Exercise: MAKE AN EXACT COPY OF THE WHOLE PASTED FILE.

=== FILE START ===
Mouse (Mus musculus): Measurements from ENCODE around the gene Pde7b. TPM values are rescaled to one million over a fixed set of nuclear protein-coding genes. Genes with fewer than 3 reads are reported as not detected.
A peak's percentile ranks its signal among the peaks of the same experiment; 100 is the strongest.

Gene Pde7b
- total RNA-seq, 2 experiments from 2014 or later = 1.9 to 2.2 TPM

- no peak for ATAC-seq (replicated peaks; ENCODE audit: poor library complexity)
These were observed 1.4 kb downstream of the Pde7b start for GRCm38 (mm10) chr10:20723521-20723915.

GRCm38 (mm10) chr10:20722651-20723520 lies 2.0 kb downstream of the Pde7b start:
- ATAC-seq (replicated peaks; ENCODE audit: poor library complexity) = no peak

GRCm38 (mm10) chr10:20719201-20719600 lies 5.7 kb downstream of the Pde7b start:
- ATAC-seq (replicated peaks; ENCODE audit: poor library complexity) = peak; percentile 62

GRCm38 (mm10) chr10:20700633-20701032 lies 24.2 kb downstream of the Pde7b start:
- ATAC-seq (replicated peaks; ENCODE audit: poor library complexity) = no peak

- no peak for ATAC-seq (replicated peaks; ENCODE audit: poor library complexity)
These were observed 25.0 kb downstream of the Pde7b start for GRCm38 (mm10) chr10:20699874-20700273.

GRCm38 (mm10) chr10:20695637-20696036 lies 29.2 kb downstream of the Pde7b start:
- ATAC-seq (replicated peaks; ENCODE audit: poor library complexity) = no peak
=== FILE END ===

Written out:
Mouse (Mus musculus): Measurements from ENCODE around the gene Pde7b. TPM values are rescaled to one million over a fixed set of nuclear protein-coding genes. Genes with fewer than 3 reads are reported as not detected.
A peak's percentile ranks its signal among the peaks of the same experiment; 100 is the strongest.

Gene Pde7b
- total RNA-seq, 2 experiments from 2014 or later = 1.9 to 2.2 TPM

- no peak for ATAC-seq (replicated peaks; ENCODE audit: poor library complexity)
These were observed 1.4 kb downstream of the Pde7b start for GRCm38 (mm10) chr10:20723521-20723915.

GRCm38 (mm10) chr10:20722651-20723520 lies 2.0 kb downstream of the Pde7b start:
- ATAC-seq (replicated peaks; ENCODE audit: poor library complexity) = no peak

GRCm38 (mm10) chr10:20719201-20719600 lies 5.7 kb downstream of the Pde7b start:
- ATAC-seq (replicated peaks; ENCODE audit: poor library complexity) = peak; percentile 62

GRCm38 (mm10) chr10:20700633-20701032 lies 24.2 kb downstream of the Pde7b start:
- ATAC-seq (replicated peaks; ENCODE audit: poor library complexity) = no peak

- no peak for ATAC-seq (replicated peaks; ENCODE audit: poor library complexity)
These were observed 25.0 kb downstream of the Pde7b start for GRCm38 (mm10) chr10:20699874-20700273.

GRCm38 (mm10) chr10:20695637-20696036 lies 29.2 kb downstream of the Pde7b start:
- ATAC-seq (replicated peaks; ENCODE audit: poor library complexity) = no peak